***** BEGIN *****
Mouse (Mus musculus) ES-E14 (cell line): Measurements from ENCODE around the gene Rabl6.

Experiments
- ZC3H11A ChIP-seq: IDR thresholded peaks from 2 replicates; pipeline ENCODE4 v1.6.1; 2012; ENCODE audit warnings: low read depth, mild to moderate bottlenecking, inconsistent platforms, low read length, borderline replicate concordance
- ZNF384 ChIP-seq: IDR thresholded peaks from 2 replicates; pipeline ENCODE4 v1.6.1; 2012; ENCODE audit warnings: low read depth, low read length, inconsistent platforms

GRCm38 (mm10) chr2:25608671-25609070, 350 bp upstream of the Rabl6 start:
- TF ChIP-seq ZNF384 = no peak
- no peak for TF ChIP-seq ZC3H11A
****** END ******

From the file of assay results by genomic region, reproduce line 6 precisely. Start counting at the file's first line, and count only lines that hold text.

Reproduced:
- TF ChIP-seq ZNF384 = no peak